Andrew Straw v. Indiana Supreme Court, No. 17-1338 (7th Cir. 2017)Annotate this Case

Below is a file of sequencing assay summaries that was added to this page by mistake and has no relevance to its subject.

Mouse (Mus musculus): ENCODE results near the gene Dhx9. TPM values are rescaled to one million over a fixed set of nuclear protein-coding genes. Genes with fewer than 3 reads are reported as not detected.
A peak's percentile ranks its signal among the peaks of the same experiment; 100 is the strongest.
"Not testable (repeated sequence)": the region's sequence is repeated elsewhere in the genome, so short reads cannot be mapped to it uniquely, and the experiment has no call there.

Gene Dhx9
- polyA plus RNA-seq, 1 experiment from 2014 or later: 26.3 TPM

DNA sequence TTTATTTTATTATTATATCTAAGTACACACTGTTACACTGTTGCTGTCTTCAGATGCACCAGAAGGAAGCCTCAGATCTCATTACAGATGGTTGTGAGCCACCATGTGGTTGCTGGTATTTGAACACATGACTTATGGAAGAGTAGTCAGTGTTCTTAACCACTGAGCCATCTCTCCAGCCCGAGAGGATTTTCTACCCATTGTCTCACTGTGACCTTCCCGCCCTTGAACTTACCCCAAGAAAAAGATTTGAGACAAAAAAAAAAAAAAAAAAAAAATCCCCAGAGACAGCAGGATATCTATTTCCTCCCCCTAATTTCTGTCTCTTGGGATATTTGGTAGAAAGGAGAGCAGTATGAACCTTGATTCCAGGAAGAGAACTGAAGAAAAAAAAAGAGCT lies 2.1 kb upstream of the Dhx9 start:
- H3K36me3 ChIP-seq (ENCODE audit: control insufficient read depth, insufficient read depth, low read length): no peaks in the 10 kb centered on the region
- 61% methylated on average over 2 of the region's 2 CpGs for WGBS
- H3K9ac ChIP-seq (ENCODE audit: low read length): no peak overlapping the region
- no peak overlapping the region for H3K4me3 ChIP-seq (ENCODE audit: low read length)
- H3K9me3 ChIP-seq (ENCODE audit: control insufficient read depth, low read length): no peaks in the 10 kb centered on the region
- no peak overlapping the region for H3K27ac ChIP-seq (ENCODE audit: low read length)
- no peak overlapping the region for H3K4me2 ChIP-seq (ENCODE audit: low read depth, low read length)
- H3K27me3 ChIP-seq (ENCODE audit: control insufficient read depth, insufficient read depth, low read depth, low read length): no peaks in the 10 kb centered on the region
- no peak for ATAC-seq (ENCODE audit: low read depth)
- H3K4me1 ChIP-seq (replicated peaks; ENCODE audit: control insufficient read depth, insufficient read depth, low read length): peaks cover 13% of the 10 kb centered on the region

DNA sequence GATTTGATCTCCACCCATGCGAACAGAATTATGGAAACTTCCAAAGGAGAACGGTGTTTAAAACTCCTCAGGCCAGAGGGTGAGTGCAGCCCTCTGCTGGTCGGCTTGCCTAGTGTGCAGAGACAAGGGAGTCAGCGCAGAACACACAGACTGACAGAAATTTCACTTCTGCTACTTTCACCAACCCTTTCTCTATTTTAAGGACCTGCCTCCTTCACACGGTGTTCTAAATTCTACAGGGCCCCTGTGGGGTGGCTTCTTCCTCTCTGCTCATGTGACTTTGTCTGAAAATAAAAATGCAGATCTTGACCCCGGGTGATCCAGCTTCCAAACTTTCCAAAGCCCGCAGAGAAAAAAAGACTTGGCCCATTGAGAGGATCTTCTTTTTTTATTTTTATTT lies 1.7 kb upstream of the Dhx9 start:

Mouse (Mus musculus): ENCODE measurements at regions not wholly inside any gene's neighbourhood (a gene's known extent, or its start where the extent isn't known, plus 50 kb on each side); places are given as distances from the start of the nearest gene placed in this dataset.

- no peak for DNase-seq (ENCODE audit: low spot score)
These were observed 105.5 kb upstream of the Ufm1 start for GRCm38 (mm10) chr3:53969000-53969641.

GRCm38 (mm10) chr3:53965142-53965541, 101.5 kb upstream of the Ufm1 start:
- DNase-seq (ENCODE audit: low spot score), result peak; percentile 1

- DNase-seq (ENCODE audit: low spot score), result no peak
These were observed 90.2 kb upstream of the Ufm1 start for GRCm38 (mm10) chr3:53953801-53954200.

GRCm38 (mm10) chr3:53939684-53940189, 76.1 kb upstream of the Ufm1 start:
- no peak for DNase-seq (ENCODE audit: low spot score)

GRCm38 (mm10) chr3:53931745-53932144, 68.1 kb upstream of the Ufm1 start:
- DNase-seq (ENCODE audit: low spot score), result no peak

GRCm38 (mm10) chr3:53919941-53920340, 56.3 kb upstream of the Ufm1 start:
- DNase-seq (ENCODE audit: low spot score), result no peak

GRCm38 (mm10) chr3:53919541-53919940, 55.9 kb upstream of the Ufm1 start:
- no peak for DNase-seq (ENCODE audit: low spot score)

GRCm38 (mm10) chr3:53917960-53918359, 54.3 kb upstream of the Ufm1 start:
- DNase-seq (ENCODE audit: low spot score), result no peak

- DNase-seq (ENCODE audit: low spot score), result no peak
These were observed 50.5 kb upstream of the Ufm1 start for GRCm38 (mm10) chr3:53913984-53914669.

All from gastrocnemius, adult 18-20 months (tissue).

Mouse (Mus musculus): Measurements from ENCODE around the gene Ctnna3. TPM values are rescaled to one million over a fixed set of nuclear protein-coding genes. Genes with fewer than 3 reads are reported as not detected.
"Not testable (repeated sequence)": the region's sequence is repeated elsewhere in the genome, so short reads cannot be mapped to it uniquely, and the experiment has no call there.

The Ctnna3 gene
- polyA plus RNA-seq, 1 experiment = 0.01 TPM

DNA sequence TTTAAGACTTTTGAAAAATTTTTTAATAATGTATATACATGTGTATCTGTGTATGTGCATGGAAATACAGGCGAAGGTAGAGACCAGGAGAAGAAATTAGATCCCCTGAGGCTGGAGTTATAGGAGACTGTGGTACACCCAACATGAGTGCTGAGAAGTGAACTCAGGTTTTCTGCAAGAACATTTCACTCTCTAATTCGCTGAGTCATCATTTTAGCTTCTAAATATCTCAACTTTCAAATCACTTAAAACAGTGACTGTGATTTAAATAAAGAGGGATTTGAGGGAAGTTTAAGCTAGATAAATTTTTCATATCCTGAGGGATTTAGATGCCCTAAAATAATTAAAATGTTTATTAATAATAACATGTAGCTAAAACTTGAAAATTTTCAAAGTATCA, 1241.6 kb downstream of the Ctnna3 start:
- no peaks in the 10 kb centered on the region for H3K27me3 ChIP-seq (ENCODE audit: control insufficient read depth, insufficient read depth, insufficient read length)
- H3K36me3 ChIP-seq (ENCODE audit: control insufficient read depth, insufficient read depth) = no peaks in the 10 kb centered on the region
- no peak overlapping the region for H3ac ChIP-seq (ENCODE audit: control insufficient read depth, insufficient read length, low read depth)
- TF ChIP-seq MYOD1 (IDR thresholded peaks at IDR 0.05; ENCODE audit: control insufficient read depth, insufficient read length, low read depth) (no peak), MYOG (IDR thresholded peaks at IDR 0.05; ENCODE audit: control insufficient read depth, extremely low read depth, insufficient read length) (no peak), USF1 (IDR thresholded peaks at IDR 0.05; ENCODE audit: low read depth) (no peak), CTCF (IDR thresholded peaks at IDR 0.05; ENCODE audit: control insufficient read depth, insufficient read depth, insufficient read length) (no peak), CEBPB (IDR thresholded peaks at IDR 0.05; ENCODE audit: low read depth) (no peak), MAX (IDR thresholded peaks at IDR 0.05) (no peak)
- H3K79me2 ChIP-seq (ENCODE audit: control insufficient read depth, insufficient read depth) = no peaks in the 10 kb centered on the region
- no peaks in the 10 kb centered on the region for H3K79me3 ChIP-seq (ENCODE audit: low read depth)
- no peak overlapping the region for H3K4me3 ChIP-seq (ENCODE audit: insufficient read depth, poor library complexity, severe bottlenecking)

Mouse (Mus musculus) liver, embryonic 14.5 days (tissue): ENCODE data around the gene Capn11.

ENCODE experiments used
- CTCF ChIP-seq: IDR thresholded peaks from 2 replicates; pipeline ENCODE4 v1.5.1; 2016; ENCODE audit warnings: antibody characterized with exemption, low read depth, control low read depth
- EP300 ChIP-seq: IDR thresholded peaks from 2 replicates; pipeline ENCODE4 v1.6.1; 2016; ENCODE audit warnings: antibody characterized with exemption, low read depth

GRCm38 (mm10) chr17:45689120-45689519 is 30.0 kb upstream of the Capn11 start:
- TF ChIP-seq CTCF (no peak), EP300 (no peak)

NONPRECEDENTIAL DISPOSITION To be cited only in accordance with Fed. R. App. P. 32.1 United States Court of Appeals For the Seventh Circuit Chicago, Illinois 60604 Submitted July 5, 2017* Decided July 6, 2017 Before RICHARD A. POSNER, Circuit Judge MICHAEL S. KANNE, Circuit Judge DIANE S. SYKES, Circuit Judge No. 17 1338 ANDREW U. D. STRAW, Plaintiff Appellant, v. INDIANA SUPREME COURT, et al., Defendants Appellees. Appeal from the United States District Court for the Southern District of Indiana, Indianapolis Division. No. 16 cv 03483 Jane E. Magnus Stinson, Chief Judge. O R D E R Andrew Straw, a licensed attorney in Indiana, sued the Indiana Supreme Court and several of its employees for pursuing an attorney disciplinary action against him in violation of the Americans with Disabilities Act, 42 U.S.C. §§ 12132, 12203. The district court dismissed Straw’s complaint on the grounds of Younger abstention (believing the state disciplinary proceedings were still ongoing) and, alternatively, res judicata. * We have agreed to decide this case without oral argument because the briefs and record adequately present the facts and legal arguments, and oral argument would not significantly aid the court. FED. R. APP. P. 34(a)(2)(C). No. 17 1338 Page 2 See Younger v. Harris, 401 U.S. 37 (1971). Although Younger abstention does not apply, we agree that res judicata bars Straw’s claims and on that basis we affirm. Straw first filed a federal civil rights suit in 2015 against the Indiana Supreme Court, its chief justice, court officials, and the Equal Employment Opportunity Commission for disability discrimination. He alleged that the defendants discriminated against him when he applied for admission to the Indiana bar, while he worked at that court as an analyst, and when the court initiated attorney disciplinary proceedings against him. Straw explained in his complaint that he has bipolar disorder, which he was forced to disclose on his application for admission to the Indiana bar. He also experiences physical limitations in his legs, the result of a car accident years ago in which he broke his legs and pelvis while traveling to his job at the Indiana Supreme Court. He was fired from that job in 2002—shortly after returning from the accident—and moved out of the country. But he returned to practice law in Indiana in 2010 and has filed numerous unsuccessful lawsuits advocating for people with disabilities. Those lawsuits spurred the Disciplinary Commission of the Indiana Supreme Court to bring a disciplinary action against Straw in December 2016, alleging that he had violated Indiana Rule of Professional Conduct 3.1 by advancing frivolous claims and arguments in four federal lawsuits. Straw responded that the Indiana Supreme Court persistently discriminated against him based on his bipolar disorder and physical disabilities and retaliated against him because of his advocacy for people with disabilities. Straw filed several unauthorized motions to obstruct the proceedings, yet he refused to appear at a subsequent disciplinary hearing when the commission produced evidence to support the charges against him. The hearing officer found that Straw had engaged in a pattern of misconduct and violated Rule 3.1, so the officer recommended to the Supreme Court that Straw’s license be suspended. While the recommendation was pending, Straw filed his first federal complaint, alleging that the defendants violated the ADA by discriminating against him based on his disabilities, and they denied him access to the courts by jeopardizing his law license in the disciplinary action. The district court dismissed that suit because Straw had not properly served several defendants and failed to establish any claim for relief. Straw v. Ind. Sup. Ct., No. 1:15 cv 01015 RLY DKL, 2016 WL 344720 (S.D. Ind. Jan. 28, 2016). Straw then filed this federal action—raising identical claims—and moved for a preliminary injunction to halt the disciplinary proceeding on the ground that it was discriminatory and retaliatory. The defendants countered that the district court must refrain from exercising jurisdiction under the Younger doctrine, which bars federal courts No. 17 1338 Page 3 from interfering in ongoing state proceedings that are “judicial in nature, involve important state interests, provide adequate opportunity to raise federal claims, and do not contain special circumstances that would make abstention inappropriate.” Sykes v. Cook Cty. Cir. Ct. Prob. Div., 837 F.3d 736, 740 (7th Cir. 2016). In his two reply briefs, Straw ignored the defendants’ argument about Younger abstention. The district court agreed that Younger applied to Straw’s injunction request and denied his motion. Younger abstention, the court explained, had been extended to attorney discipline proceedings, see Middlesex Cty. Ethics Comm’n. v. Garden State Bar Ass’n, 457 U.S. 423, 434–35 (1982), and applied here because Straw did not argue that any special circumstances made abstention inappropriate. Because Younger required the district court to abstain from exercising federal jurisdiction, the court dismissed Straw’s claims and ordered him to show cause why final judgment should not be entered. Meanwhile, the Indiana Supreme Court issued a final order of discipline, finding that Straw had engaged in professional misconduct by pursuing frivolous cases. It suspended Straw’s law license for 180 days without automatic reinstatement. In re Andrew U.D. Straw, 98S00 1601 DI 12, Or. (Ind. Sup. Ct. Feb. 14, 2017). In response to the show cause order, Straw disputed Younger’s application because special circumstances—namely, that the defendants acted in bad faith in initiating the disciplinary action—justified federal intervention. The defendants urged that the disciplinary action was motivated by concern for Straw’s law practice, not bad faith, and his claims were precluded by his prior litigation based on the same events. The district court found that Straw’s arguments were “replays” of matters that could have been considered in prior proceedings and concluded that he failed to explain why final judgment should not enter for the defendants. The court entered judgment accordingly. Straw, the court pointed out, waived his objections to Younger by not raising them during briefing on his injunction request. And to the extent he now opposed entry of final judgment based on the defendants’ alleged violations of the ADA, the court determined that these claims were barred by res judicata, since he had raised nearly identical claims in the prior federal suit that was dismissed on the merits. Straw argues on appeal that the district court misapplied the Younger abstention doctrine by failing to consider the special circumstances of bad faith and harassment that warranted federal interference. See Middlesex, 457 U.S. at 435; Crenshaw v. Sup. Ct. of Ind., 170 F.3d 725, 729 (7th Cir. 1999). No. 17 1338 Page 4 The defendants, for their part, acknowledge that the abstention doctrine no longer applies because the state court proceeding terminated on February 14, two days before the district court entered judgment. There no longer was an ongoing state proceeding for the district court to disturb. See Sykes, 837 F.3d at 740–41. The defendants now propose that the Rooker Feldman doctrine prevents the district court from exercising jurisdiction over Straw’s claims. See D.C. Court of Appeals v. Feldman, 460 U.S. 462 (1983); Rooker v. Fidelity Trust Co., 263 U.S. 413 (1923). But the Rooker Feldman doctrine applies to “cases brought by state court losers complaining of injuries caused by state court judgments rendered before the district court proceedings commenced,” Exxon Mobil Corp. v. Saudi Basic Ind. Corp., 544 U.S. 280, 284 (2005) (emphasis added), and is inapplicable here because Straw filed the federal action before he received a final judgment in state court. See Parker v. Lyons, 757 F.3d 701, 705–06 (7th Cir. 2014). The defendants, however, maintain that another basis of the district court’s ruling bars Straw’s claims: the doctrine of res judicata. As the district court explained, Straw had sued the Indiana Supreme Court and its employees in 2015 for disability discrimination, and that suit was dismissed for failure to state a claim. Straw disputes that characterization and insists that his prior federal case had been dismissed for lack of service. Insufficient service of process indeed was one basis for the district court’s dismissal order in 2015, but the court also dismissed Straw’s case for failure to state a claim, see Federal Rule of Civil Procedure at 12(b)(6). Straw, 2016 WL 344720, at *4, 6–7. The entry of judgment pursuant to Rule 12(b)(6) was a final judgment for purposes of res judicata. Tartt v. Nw. Cmty. Hosp., 453 F.3d 817, 822 (7th Cir. 2006). Straw offers no other challenge to the district court’s conclusion that res judicata bars his suit. Accordingly, the judgment of the district court is AFFIRMED.